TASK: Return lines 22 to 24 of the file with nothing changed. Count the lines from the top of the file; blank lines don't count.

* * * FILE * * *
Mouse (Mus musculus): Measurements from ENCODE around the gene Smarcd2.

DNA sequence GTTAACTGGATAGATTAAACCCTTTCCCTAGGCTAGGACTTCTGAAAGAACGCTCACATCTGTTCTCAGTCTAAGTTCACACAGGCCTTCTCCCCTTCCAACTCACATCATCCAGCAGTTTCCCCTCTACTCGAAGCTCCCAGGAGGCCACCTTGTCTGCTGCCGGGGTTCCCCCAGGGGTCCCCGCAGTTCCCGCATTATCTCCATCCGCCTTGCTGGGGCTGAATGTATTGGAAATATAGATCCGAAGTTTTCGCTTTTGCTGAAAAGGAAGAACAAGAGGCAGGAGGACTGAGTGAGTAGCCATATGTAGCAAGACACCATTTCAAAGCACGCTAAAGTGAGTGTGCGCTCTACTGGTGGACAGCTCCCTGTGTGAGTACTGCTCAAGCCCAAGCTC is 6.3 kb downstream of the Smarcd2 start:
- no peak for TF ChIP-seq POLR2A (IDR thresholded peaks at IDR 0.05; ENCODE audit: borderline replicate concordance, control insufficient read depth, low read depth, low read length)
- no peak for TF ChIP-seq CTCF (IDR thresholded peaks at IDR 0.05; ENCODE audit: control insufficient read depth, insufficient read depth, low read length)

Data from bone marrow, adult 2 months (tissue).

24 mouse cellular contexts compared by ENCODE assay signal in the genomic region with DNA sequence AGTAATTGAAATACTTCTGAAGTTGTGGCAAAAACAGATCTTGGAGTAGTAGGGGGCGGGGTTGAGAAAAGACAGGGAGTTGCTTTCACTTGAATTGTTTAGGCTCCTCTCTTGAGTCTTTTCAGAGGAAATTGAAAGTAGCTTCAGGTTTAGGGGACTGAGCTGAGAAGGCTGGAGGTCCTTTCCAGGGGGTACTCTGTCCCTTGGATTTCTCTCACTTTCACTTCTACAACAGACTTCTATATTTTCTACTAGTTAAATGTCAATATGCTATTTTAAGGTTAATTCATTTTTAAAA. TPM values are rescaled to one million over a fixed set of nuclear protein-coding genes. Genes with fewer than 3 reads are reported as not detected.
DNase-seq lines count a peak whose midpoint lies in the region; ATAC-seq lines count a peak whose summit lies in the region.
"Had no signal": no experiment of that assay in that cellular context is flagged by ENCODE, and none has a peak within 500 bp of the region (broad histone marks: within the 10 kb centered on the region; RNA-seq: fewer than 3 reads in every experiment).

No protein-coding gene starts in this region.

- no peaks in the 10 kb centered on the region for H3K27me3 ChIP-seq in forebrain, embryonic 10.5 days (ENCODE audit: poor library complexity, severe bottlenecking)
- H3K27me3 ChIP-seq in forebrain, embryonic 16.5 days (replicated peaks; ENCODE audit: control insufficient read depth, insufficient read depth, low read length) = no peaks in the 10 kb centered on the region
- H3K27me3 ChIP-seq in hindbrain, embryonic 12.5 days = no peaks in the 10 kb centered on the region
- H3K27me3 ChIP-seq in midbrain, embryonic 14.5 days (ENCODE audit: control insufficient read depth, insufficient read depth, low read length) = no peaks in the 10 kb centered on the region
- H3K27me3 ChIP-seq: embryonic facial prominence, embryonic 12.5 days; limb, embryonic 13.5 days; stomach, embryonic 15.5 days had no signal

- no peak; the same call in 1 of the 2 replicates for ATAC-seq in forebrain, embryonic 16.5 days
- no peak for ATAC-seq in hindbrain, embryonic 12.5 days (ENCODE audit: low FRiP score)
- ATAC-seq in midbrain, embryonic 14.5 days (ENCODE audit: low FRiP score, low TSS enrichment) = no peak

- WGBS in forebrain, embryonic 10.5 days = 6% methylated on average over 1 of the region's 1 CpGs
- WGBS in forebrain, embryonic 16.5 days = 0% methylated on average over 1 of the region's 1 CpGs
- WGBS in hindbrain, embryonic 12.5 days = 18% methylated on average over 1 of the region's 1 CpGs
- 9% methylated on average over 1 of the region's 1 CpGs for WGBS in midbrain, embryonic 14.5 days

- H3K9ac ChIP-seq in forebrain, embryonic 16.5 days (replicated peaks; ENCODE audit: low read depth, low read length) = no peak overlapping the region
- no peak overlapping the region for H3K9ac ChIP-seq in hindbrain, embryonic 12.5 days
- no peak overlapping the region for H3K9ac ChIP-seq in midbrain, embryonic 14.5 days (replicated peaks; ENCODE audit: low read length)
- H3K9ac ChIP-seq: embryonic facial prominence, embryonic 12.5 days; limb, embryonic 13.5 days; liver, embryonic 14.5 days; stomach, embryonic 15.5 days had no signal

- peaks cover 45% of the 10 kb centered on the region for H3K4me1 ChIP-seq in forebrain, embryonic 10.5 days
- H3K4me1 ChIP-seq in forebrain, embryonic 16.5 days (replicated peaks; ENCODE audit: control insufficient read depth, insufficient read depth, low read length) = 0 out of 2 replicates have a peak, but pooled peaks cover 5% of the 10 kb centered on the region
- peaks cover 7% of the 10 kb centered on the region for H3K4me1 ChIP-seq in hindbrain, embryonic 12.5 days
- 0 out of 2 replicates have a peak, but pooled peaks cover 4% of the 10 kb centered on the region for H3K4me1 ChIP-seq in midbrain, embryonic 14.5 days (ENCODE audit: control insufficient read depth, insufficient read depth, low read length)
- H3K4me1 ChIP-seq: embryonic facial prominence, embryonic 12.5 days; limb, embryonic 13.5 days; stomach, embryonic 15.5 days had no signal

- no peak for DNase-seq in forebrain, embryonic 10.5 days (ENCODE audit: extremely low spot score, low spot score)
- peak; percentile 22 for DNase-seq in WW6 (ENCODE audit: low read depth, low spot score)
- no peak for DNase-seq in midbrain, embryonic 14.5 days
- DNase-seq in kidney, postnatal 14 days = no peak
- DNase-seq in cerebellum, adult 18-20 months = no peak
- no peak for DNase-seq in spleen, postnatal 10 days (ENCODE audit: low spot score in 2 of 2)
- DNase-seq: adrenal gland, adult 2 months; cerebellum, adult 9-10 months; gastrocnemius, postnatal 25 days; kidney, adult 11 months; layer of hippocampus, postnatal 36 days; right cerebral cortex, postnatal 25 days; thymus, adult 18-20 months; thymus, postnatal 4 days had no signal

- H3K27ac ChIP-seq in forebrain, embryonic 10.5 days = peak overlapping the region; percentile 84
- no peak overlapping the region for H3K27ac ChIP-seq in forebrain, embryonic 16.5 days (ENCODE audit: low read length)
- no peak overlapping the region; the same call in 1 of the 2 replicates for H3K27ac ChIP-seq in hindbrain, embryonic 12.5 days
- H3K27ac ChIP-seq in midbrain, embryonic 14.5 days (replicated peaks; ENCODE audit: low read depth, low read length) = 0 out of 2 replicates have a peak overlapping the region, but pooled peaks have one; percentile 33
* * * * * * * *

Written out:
- H3K9ac ChIP-seq in forebrain, embryonic 16.5 days (replicated peaks; ENCODE audit: low read depth, low read length) = no peak overlapping the region
- no peak overlapping the region for H3K9ac ChIP-seq in hindbrain, embryonic 12.5 days
- no peak overlapping the region for H3K9ac ChIP-seq in midbrain, embryonic 14.5 days (replicated peaks; ENCODE audit: low read length)